Ryan Grant hadn’t been gone that long, had he? The last time the veteran running back had been part of the Green Bay Packers’ offense – just last season – quarterback Aaron Rodgers was filling the skies with footballs, the Packers were scoring almost at will on their way to the second-most points in NFL history, and the running game was a play-calling afterthought.
But when things were on the line Sunday night – in a tie game, in the snow, in the fourth quarter – Packers coach Mike McCarthy took it on the run. The coach who constantly describes his offense as quarterback driven – including, it would turn out, later that very night – turned the keys over to the running backs and the offensive line.
And they most certainly ran with it.
“That’s not necessarily what I’m used to,” Grant – signed at midweek off the street – said with a laugh after the Packers’ 27-20 victory over the Detroit Lions at Lambeau Field. “But we appreciate it.”
Tied at 17-17 when they took over with 14 minutes 49 seconds left in the game, the Packers ran the ball seven times – Alex Green four times for 24 yards, Grant once for 13 yards and practice-squad call-up DuJuan Harris twice for 19 yards, including the go-ahead 14-yard touchdown – while the reigning NFL MVP happily handed it off again and again and again. If there was ever a question that this team is different than last year’s, this was it.
“A couple passes in there would’ve been nice,” joked Rodgers, who failed to throw a touchdown pass in a victory for the first time since Oct. 31, 2010 at the New York Jets – and didn’t seem to mind at all.
“I’ve put up plenty of numbers in the past and we’ve won a lot of games here. When you go through a season like last year, you realize that the numbers and the wins in the regular season are nice, but it’s all about the championship, especially after you’ve accomplished a lot of individual goals.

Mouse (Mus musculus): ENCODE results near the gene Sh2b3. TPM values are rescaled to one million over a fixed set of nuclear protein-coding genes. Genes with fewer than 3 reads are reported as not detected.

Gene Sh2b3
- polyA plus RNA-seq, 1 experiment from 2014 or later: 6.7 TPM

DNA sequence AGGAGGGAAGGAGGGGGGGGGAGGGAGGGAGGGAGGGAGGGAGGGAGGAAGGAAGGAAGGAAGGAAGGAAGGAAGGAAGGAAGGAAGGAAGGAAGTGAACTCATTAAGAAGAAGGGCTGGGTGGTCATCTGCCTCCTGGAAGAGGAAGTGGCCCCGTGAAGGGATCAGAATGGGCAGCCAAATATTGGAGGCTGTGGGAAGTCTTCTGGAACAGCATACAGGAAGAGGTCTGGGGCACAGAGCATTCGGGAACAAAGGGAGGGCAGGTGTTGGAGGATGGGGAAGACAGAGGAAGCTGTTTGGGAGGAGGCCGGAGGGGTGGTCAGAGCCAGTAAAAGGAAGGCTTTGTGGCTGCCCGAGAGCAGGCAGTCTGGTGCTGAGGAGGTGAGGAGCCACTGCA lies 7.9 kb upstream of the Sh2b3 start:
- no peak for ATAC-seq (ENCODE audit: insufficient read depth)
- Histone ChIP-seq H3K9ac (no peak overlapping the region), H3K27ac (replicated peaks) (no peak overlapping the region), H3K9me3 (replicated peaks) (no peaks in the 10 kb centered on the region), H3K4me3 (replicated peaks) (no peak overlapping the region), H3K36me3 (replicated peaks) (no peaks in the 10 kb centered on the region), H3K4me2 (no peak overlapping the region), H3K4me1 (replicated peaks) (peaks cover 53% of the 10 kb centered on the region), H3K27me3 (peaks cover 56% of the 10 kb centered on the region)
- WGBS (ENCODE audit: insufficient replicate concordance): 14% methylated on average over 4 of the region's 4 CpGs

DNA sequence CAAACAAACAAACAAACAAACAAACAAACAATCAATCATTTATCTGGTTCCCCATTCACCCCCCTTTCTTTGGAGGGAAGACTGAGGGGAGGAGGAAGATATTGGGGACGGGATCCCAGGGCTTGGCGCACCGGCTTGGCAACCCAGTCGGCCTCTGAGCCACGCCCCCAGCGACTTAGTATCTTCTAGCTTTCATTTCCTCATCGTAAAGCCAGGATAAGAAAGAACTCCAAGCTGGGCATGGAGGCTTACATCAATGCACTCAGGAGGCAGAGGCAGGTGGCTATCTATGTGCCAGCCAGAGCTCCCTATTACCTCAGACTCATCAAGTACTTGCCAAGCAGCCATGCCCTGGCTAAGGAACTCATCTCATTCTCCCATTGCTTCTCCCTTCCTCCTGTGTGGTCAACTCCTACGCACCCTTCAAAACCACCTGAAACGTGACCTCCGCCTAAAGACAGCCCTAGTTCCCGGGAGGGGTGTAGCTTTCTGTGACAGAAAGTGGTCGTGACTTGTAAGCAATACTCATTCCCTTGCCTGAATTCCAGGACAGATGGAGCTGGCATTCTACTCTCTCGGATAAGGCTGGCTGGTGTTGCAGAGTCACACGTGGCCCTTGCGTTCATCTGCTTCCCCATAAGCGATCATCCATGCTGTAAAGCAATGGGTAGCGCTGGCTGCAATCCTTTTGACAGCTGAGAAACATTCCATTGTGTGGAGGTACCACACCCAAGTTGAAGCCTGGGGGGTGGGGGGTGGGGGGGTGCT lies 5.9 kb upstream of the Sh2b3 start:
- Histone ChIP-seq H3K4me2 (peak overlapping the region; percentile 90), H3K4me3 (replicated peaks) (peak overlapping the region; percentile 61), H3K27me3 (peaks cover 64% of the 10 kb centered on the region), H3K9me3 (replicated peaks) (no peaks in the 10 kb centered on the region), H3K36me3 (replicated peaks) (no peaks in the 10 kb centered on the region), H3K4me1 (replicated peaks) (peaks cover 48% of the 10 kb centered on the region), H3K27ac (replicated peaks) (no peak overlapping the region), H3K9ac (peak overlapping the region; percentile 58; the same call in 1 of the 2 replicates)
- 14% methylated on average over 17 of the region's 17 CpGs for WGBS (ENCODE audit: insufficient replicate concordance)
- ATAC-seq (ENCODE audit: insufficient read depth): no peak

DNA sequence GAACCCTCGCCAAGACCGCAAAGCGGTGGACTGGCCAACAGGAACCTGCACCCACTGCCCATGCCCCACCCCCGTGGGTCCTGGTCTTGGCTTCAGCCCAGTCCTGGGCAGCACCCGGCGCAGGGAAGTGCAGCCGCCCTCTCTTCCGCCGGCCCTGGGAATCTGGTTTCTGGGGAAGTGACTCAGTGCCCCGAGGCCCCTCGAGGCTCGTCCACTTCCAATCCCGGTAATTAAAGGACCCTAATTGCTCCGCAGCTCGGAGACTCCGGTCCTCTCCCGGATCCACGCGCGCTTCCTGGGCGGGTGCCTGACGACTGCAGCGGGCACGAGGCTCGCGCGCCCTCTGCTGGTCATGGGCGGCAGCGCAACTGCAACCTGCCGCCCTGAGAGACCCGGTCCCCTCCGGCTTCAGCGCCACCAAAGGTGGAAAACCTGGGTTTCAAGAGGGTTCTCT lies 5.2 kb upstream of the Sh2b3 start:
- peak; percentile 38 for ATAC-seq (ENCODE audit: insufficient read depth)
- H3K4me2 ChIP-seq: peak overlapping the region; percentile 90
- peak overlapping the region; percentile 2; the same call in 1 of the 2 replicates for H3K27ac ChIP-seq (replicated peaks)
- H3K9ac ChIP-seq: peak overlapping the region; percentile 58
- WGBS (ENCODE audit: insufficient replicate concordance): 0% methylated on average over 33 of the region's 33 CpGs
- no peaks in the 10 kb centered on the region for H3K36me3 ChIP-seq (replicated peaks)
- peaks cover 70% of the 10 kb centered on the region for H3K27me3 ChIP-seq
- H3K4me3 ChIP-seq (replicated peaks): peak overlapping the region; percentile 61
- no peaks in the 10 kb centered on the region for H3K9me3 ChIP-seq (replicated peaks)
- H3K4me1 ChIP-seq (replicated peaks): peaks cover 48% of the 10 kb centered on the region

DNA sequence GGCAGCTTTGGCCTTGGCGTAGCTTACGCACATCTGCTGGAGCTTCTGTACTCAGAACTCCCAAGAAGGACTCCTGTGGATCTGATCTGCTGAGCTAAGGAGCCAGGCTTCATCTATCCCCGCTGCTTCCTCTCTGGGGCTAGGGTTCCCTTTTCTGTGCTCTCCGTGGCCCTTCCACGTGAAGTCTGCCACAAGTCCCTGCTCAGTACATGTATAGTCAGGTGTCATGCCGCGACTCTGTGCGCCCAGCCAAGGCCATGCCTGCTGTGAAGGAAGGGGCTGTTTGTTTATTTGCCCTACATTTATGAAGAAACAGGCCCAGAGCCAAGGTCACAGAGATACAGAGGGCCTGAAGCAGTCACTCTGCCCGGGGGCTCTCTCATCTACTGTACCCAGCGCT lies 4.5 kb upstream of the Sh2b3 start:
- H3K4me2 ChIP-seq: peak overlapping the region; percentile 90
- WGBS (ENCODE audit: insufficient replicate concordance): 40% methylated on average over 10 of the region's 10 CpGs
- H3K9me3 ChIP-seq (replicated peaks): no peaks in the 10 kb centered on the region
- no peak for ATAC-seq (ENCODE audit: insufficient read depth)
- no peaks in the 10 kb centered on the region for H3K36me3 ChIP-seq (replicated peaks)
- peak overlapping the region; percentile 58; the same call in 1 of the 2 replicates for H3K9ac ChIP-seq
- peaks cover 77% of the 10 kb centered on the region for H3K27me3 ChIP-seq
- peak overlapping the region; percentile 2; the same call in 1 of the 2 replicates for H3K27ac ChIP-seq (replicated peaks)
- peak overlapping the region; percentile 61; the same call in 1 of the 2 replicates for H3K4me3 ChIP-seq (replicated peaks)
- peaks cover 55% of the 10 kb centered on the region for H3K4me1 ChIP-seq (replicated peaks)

“We’d love to be a more explosive offense at this point in the season, but we have to get healthy in some areas and we’re going to have to win some games like this.”
The Packers (9-4) have now won enough games like this that they find themselves alone atop the NFC North, a game ahead of the Chicago Bears (8-5) in advance of next Sunday’s showdown at Soldier Field. A victory next Sunday would clinch the division title.
“You have to feel good about where we’re at. We’re not perfect right now, but we keep finding ways to get these wins,” cornerback Tramon Williams said. “That doesn’t come easy in this league. We just have to keep getting better. Hopefully we can do that.”
In addition to their first-place standing in the division, the Packers stayed a half-game behind San Francisco (9-3-1) in the race for the conference’s No. 2 seed and a first-round playoff bye. While by this time last season they’d already won the division and were well on their way to the conference’s No. 1 seed at 15-1, everything fell apart in an NFC Divisional Playoff loss to the eventual Super Bowl-champion New York Giants.
In an interview with Bob Costas that ran before NBC’s Sunday Night Football broadcast, McCarthy had confessed that sometimes last year’s high-powered offense was detrimental to the team as a whole. “We were almost a fast-break offense. It was wide open,” McCarthy told Costas. “I don’t know if it was always the best thing for the rest of our team, particularly our defense. I hate to say that we’re designing to score less points, but I think we’re a little more conscientious of field position, time of possession, things that will make us a more well-rounded football team.”
Somehow, it’s working – although on Sunday night, the Lions (4-9) sure helped the cause. For while the Packers running backs delivered what would turn out to be the game-winning TD drive, it was an old high-school running back-turned-defensive lineman who turned the game around, thanks to quarterback Matthew Stafford.